• The End of Japanese Cinema: Industrial Genres, National Times, and Media Ecologies

    Pages: 320
    Illustrations: 11 illustrations
    Sales/Territorial Rights: World
    Series Editor(s): Ross Yelsey
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  • Acknowledgments  vii
    Introduction  1
    1. Establishing Pink Film  25
    2. Pink Times and Pink Spaces  63
    3. Kadokawa Film  96
    4. The Radicalization of Kadokawa Film  122
    5. V-Cinema  152
    6. Subgenres: Violence, Finances, Sex, and True Accounts  176
    Conclusion: Present Histories  204
    Notes  225
    Bibliography  273
    Index  285
  • "A rich historical analysis. Recommended."



  • "A rich historical analysis. Recommended."


  • "Thanks to the studio system and the canonical work of auteurs, there was a time when everyone knew the greatness of Japanese film—when everyone knew exactly what Japanese cinema was. This gave way to a sense of decline, if not an end, after the demise of the new wave. In his provocative new book, Alexander Zahlten directs us to the curious, protean margins of the industry to redefine our understanding of 'Japanese cinema.'" — Markus Nornes, coauthor of, A Research Guide to Japanese Film Studies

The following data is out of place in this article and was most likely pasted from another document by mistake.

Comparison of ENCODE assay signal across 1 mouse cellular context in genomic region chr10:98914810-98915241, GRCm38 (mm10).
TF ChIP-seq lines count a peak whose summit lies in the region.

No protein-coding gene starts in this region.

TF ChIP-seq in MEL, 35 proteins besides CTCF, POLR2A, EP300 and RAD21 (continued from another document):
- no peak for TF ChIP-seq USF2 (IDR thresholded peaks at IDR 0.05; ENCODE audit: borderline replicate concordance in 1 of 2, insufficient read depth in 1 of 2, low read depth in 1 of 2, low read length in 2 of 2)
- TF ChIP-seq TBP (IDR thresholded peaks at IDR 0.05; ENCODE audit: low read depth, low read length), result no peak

"Alexander Zahlten emphasizes a constellation of cinematic attributes that have rarely been considered so seriously in Japanese film and media studies: industry and industrial structures, distribution infrastructures, and viewing spaces. Demonstrating a special command of industry history, Zahlten facilitates fruitful dialogue between text and context that will change how people talk about Japanese cinema. A great read." — Miryam Sas, author of, Experimental Arts in Postwar Japan: Moments of Encounter, Engagement, and Imagined Return

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  • Description

    In The End of Japanese Cinema Alexander Zahlten moves film theory beyond the confines of film itself, attending to the emergence of new kinds of aesthetics, politics, temporalities, and understandings of film and media. He traces the evolution of a new media ecology through deep historical analyses of the Japanese film industry from the 1960s to the 2000s. Zahlten focuses on three popular industrial genres: Pink Film (independently distributed softcore pornographic films), Kadokawa (big-budget productions as part of a transmedia strategy), and V-Cinema (direct-to-video films). He examines the conditions of these films' production to demonstrate how the media industry itself becomes part of the politics of the media text and to highlight the complex negotiation between media and politics, culture, and identity in Japan. Zahlten points to a different history of film, one in which a once-powerful film industry transformed into becoming only one component within a complex media-mix ecology. In so doing, Zahlten opens new paths for uncovering similar broad processes in other large media societies.

    A Study of the Weatherhead East Asian Institute, Columbia University

    About The Author(s)

    Alexander Zahlten is Associate Professor of East Asian Languages and Civilizations at Harvard University and coeditor of Media Theory in Japan, also published by Duke University Press.
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